Jul 6, 2009 · Leave a Reply

"African American Student Intern in Diversity Education: Brittany Alexander"

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BrittanyName: Brittany Alexander
Hometown: North Minneapolis, MN
Education: Minnesota State University Mankato Current Status: Junior, majoring in Mass Communications Public Relations, Double minor in Ethnic Studies and Humanities

 When did you start work at Mayo Clinic? I started working at Mayo in 2008, during my sophomore summer in the Public Affairs department. This summer, I am in the Education department interning for the Office of Diversity.

 How did you become interested in or hear about Mayo Clinic? I heard about Mayo Clinic through Inroads--- an organization that works with inner city minority youth and assist them with career training and professional development. Also, my dad is a new patient here receiving a kidney transplant.

 What do you do here at Mayo Clinic?  My position at Mayo is to identify materials, record short videos and draft text to refresh the MSHS recruitment site and also to help with initial stages of marketing and research for MSHS. I also help with the education diversity blog located on Mayo’s education web site.

 Do you participate in any organizations, societies, clubs, memberships, professions at Mayo Clinic and/or Rochester community? No, I don’t participate in any extracurricular activities here in Rochester, MN---although I would love to volunteer at the Ronald McDonald’s house.

 How does working at Mayo Clinic Rochester location differ from your hometown or where you attended school? Mayo isn’t that different from where I attend college. Both towns are small and not as diverse as my hometown in North Minneapolis, but both places have evident diversity. Just like Mayo, the minority population at my school is increasing and diversity is becoming more noticeable. It is more common in both places to see someone who looks like you. My hometown in North Minneapolis is predominantly of the African- American race, but there are also a variety of cultures and races that makes my hometown unique and diverse. As far as the weather, Minnesota is Minnesota! Hot summers and bone chilling winters is something that I am used too.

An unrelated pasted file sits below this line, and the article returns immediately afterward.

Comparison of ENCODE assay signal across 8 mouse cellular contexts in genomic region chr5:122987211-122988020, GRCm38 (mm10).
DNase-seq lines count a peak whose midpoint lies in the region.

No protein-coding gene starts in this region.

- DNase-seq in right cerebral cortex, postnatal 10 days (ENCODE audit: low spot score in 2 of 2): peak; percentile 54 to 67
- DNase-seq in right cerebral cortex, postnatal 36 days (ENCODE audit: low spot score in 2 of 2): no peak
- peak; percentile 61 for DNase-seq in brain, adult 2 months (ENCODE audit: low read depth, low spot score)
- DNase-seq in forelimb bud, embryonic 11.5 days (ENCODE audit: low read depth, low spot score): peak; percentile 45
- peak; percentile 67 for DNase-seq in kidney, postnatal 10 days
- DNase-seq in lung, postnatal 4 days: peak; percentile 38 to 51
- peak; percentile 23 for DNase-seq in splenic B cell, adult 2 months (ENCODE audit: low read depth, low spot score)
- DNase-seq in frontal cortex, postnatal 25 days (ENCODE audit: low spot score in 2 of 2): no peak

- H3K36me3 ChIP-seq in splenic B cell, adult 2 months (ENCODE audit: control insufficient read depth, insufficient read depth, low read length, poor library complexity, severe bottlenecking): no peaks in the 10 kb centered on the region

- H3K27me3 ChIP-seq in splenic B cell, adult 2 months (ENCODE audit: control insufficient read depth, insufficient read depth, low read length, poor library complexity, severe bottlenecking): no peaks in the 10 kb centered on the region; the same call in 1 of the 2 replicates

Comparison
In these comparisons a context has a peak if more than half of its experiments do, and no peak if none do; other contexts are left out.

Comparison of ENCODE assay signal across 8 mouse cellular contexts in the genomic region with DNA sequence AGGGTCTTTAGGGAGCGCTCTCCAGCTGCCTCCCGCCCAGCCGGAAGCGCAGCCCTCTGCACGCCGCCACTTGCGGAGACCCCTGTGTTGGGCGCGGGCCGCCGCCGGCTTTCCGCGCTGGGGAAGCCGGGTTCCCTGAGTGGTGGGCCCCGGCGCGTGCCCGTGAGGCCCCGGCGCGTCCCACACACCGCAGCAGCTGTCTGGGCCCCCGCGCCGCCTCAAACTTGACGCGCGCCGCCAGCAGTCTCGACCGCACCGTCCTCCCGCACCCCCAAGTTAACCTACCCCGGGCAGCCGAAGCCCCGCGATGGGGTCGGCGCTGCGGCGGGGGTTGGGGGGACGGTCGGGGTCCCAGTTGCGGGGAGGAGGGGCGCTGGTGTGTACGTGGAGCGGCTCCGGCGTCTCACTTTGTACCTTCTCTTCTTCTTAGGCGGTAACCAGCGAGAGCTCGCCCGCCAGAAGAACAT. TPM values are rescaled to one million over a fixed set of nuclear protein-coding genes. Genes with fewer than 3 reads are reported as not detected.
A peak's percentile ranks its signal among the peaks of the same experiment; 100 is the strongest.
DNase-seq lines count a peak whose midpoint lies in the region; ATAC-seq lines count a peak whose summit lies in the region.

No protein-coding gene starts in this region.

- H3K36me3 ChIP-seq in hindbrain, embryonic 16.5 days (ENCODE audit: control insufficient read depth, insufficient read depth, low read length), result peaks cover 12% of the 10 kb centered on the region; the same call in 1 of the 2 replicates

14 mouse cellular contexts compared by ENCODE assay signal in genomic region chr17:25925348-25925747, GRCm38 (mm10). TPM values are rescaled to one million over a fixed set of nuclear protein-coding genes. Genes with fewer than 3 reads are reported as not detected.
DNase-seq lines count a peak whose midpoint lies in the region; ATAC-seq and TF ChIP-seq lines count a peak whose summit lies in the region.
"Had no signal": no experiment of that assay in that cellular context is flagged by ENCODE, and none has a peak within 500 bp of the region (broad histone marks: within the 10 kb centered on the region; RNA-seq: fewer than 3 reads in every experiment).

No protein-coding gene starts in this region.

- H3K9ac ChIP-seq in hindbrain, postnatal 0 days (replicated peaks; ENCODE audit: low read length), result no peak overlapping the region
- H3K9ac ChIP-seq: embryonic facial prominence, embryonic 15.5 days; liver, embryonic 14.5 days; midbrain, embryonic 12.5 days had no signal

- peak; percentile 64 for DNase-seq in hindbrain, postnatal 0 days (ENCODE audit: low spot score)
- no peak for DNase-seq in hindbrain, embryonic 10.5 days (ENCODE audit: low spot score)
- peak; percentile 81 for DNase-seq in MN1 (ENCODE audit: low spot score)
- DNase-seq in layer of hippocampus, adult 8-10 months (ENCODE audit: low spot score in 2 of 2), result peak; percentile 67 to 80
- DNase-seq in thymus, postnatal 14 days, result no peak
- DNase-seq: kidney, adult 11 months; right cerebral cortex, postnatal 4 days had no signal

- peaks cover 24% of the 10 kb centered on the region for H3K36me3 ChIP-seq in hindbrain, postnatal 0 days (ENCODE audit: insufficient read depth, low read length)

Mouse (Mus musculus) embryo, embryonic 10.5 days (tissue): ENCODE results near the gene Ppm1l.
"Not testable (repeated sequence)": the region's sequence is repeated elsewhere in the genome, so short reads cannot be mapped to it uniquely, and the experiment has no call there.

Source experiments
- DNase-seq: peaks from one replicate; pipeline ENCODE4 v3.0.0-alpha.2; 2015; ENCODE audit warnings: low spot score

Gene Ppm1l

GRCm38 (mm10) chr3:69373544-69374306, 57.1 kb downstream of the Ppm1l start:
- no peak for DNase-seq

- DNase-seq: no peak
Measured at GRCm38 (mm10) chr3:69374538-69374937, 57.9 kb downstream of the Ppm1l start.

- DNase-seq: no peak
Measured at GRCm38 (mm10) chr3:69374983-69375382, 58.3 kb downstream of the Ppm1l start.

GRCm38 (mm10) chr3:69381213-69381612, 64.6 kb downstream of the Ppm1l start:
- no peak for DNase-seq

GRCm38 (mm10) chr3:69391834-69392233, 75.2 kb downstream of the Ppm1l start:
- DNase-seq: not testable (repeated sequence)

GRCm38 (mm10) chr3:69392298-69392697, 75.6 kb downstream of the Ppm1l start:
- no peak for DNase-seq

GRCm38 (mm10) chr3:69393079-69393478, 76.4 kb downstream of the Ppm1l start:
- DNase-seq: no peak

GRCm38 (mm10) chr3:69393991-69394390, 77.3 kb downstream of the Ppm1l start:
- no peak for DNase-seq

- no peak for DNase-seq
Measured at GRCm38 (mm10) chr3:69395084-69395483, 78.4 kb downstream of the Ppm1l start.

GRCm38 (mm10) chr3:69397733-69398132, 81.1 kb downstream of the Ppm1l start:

Do you consider yourself diverse? Yes because I am an African American and because I am a woman. Although it is extremely common to see a successful African American woman or African American period, you don’t always see them where you are employed, especially in small cities like Rochester or Mankato. I feel that I play a big role in making Mayo and my school diverse, not only because of my color or my sex, but because of my beliefs and morals. They also play a big role in my diversity.

 What types of hardships or hurdles did you have to overcome to get your education or profession at Mayo Clinic?  Receiving an internship at Mayo wasn’t that hard of a fight because they are accustomed to difference in a way. But I will say that because I am a minority, I still have to fight a bit harder to achieve internships and jobs because of set stereotypes. 

 How has being from a diverse background helped you succeed in getting your education or profession at Mayo Clinic? I think that my determination and desire to learn is more helpful in my success than just my diversity. Most certainly my diversity has played a part in my success, but I wouldn’t solely place all of my achievements on it.

 Coming from a diverse background, do you feel that people treat you different at Mayo Clinic or Rochester, MN? Yes, I do. Unfortunately, people still live off of stereotypes and treat you based off of those stereotypes even if it is unintentional. That’s just how some people are raised or act. There have been a few occasions where I have felt uncomfortable walking into an office at Mayo and people have just stared or ignored me. I felt awkward, like I didn’t belong there, so I would stay to myself until it was time for me to leave that office.  There have also been times when I have been to the mall or grocery store and have been followed around, but this type of treatment I tend to ignore. I’ve dealt with it all my life and I feel that the more I am able to push past it, the stronger I am able to grow. My parents have always taught my siblings and me to keep our head up, even when we’re down because it will make us stronger, and this is what I do when I feel stereotyped against or ignored. Although I do have negative experiences, I have experienced positive ones too. There has been staff that has made me feel extremely welcome by acting as a resource for me and being helpful in my projects. 

Do you feel that diversity plays a role in the education you are receiving as a professional at Mayo Clinic? Yes I feel that diversity plays a role in everything in life. As far as it being a factor in my internship at Mayo, I definitely think that it has it perks and disadvantages. Being on a predominately Caucasian campus, being diverse can certainly earn you points in a variety of aspects, but the biggest disadvantage is that you still can sense a stereotypical environment at times. 

Do you think Mayo Clinic and/or Rochester, MN and/or your program is diverse? Does this affect you? Yes, I feel that my department is diverse and I think things are fine. Of course, adding more diversity to anything is a great, but I feel that my department is moderately represented well with a variety of minorities and a diverse staff.

 Interview taken by Jessica Silva

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